- Blockdata compiled a list of the 13 banks that have invested the most in cryptocurrency and blockchain companies to date.
- Coinbase, Ripple, and NYDIG have landed financial backing from big banks.
- 55% of the world’s top 100 banks are investing in the crypto and blockchain space.
- See more stories on Insider’s business page.
Financial institutions are grabbing for a piece of the booming $2 trillion cryptocurrency market, with 13 of the world’s largest banks pushing roughly $3 billion in funding so far into cryptocurrency and blockchain companies, according to analytics company Blockdata.
The data firm in an updated report this week published a list of 13 banks that lead in terms of size of funding rounds as a proxy of investment into the crypto space, saying it used that measure as banks participated in funding rounds with multiple or many other investors.
London-based Standard Chartered leads the list with $380 million in valuation of the funding rounds in which it participated while its London-based rival Barclays ranked as the most active investor based on the number of investments in blockchain companies.
Blockdata found that 55% of the world’s 100 biggest banks by assets under management are investing directly or indirectly in companies and projects related to digital currencies and blockchain.
Here’s the list of the top 13 banks in terms of size of funding rounds as a proxy of investment:
1. Standard Chartered – $380 million and 6 investments
Investments at the bank include blockchain network Ripple, whose XRP token has a capitalization of around $48 billion, according to Coinmarketcap.com, making it the sixth-largest cryptocurrency by market value. It’s also an investor in Cobalt, a trading technology provider based in the UK.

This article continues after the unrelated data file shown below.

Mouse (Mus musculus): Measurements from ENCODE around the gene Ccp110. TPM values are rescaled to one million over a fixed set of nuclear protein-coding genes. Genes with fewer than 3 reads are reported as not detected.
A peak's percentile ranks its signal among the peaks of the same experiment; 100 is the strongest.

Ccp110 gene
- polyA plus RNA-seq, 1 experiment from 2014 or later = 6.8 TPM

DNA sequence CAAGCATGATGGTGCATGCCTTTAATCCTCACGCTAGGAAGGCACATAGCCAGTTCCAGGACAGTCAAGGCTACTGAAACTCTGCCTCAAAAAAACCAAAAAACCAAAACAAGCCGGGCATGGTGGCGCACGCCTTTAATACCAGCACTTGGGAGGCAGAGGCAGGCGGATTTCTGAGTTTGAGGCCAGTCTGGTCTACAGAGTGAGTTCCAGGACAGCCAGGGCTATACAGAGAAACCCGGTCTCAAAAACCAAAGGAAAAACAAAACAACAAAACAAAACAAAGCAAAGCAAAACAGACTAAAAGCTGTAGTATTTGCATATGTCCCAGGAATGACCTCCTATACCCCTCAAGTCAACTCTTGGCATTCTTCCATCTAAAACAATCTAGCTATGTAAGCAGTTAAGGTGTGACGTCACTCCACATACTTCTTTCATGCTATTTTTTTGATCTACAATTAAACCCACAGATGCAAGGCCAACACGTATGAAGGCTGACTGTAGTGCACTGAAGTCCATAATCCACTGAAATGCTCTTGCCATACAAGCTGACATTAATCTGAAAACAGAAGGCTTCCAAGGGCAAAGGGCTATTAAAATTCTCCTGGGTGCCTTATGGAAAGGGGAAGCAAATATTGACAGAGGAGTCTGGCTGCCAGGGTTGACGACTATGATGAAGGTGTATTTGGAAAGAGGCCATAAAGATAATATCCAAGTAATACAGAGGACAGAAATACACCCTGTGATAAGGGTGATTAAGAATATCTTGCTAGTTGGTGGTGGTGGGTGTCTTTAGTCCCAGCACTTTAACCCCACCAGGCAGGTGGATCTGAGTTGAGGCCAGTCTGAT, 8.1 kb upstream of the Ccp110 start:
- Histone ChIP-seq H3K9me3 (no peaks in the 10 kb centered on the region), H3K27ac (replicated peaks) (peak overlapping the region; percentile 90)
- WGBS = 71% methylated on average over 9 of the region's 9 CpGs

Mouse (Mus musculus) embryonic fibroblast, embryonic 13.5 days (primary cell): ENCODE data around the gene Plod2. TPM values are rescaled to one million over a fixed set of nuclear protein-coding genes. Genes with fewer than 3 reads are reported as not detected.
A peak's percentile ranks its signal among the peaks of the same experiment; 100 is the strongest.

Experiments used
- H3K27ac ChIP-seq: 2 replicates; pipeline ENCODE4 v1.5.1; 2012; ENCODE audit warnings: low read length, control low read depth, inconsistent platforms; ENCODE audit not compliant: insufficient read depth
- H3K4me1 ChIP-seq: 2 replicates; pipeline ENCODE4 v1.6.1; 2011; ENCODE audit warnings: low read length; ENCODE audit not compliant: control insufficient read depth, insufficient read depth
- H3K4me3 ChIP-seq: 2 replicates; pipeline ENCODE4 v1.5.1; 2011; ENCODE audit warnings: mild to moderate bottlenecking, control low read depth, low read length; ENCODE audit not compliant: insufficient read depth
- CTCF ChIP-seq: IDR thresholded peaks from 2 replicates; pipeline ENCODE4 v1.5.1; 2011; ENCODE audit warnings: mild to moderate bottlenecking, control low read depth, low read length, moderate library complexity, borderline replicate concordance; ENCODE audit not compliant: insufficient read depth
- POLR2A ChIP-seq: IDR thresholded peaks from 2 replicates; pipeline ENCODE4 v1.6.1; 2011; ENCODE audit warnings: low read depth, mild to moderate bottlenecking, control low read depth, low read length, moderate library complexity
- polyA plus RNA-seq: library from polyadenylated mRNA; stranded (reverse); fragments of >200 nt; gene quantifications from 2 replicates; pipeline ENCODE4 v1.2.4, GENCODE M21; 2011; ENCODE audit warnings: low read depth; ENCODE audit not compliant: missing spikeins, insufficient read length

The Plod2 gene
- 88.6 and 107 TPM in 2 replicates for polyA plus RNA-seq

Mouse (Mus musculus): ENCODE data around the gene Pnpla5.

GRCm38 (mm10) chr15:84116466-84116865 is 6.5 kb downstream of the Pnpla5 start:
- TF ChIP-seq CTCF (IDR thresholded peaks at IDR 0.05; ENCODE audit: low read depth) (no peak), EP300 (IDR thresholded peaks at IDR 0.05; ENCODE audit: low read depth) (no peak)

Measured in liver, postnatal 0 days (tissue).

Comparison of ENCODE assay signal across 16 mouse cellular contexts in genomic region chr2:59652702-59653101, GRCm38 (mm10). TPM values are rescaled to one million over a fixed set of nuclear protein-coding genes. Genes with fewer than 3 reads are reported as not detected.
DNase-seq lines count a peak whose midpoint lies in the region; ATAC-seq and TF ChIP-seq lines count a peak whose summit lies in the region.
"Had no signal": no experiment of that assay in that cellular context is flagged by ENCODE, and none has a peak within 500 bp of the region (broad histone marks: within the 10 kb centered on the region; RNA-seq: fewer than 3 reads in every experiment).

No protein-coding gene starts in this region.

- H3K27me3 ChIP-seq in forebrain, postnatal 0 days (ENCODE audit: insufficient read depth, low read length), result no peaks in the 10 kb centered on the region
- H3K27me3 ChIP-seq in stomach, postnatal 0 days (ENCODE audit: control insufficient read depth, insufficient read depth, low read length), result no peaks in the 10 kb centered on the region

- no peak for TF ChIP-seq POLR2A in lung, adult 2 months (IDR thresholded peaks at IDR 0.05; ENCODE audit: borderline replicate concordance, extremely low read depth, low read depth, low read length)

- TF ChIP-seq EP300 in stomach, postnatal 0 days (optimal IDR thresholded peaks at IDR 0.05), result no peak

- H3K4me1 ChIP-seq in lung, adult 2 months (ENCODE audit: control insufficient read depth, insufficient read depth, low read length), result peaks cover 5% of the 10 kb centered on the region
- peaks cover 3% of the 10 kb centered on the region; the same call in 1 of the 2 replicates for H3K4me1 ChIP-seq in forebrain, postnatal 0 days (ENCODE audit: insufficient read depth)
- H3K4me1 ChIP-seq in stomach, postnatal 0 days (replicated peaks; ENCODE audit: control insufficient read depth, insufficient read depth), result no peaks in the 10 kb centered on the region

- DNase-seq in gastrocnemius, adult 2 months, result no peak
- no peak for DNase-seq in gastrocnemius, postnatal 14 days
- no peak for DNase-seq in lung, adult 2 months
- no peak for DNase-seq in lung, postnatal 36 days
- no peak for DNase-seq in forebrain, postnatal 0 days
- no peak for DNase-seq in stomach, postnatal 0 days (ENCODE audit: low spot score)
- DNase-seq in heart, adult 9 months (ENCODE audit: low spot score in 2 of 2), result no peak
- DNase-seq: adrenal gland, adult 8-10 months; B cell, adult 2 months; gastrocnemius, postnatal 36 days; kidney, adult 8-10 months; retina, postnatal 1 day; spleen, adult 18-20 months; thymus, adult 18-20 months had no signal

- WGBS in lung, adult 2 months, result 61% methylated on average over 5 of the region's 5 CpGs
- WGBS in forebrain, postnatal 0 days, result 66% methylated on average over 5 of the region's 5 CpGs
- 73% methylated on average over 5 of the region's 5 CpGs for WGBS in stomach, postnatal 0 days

2. BNY Mellon – $321 million and 5 investments
On BNY’s roster is Fireblocks, whose platform allows financial institutions to issue, move and store cryptocurrencies. Banks have been investing the most in the area of crypto custody, or services under which companies look after their clients’ digital assets for a fee, said Blockdata. It found 23 of the top 100 banks are either building their own custodial technology or integrating a tech provider’s product into their own systems.
3. Citibank – $279 million and 14 investments
The fourth-largest bank in the US by assets has invested in SETL, whose ledger technology is used to move cash and other assets.
4. UBS – $266 million and 5 investments
The Swiss banking heavyweight’s lineup includes Axoni, whose technology is used to modernize infrastructure in capital markets.
5. BNP Paribas – $236 million and 9 investments
The French financial group was working with Digital Asset to develop real-time trade and settlement applications using smart contracts based on the DAML programming language.
6. Morgan Stanley – $234 million with 3 investments
One of its investments is NYDIG, a crypto custody firm and the bitcoin subsidiary of Stone Ridge, a $10 billion alternative asset manager.
7. JP Morgan Chase – $206 million and 8 investments
ConsenSys, an ethereum software company, has received backing from the largest bank in the US.
8. Goldman Sachs – $204 million and 8 investments
Its list includes Coin Metrics, a provider of blockchain data to institutional clients.
9. MUFG – $185 million and 6 investments
Japan’s Mitsubishi UFJ Financial Group has invested in Coinbase, the US cryptocurrency exchange that went public in April, and in Bitflyer, a Tokyo-based cryptocurrency exchange.
10. ING – $170 million and 6 investments
The Dutch multinational has backed HQLAx, a blockchain liquidity management platform.
11. BBVA – $167 million and 5 investments
The Spanish lender’s list includes Covault, whose technology is used to store, share and verify identities.
12. Nomura – $146 million and 5 investments
Quantstamp, a blockchain security firm, is one of the companies the Japanese bank is backing.
13. Barclays – $12 million and 22 investments
The British multinational’s list of investments includes RealBlocks, a tech platform that connects advisors and investors to alternative investment managers.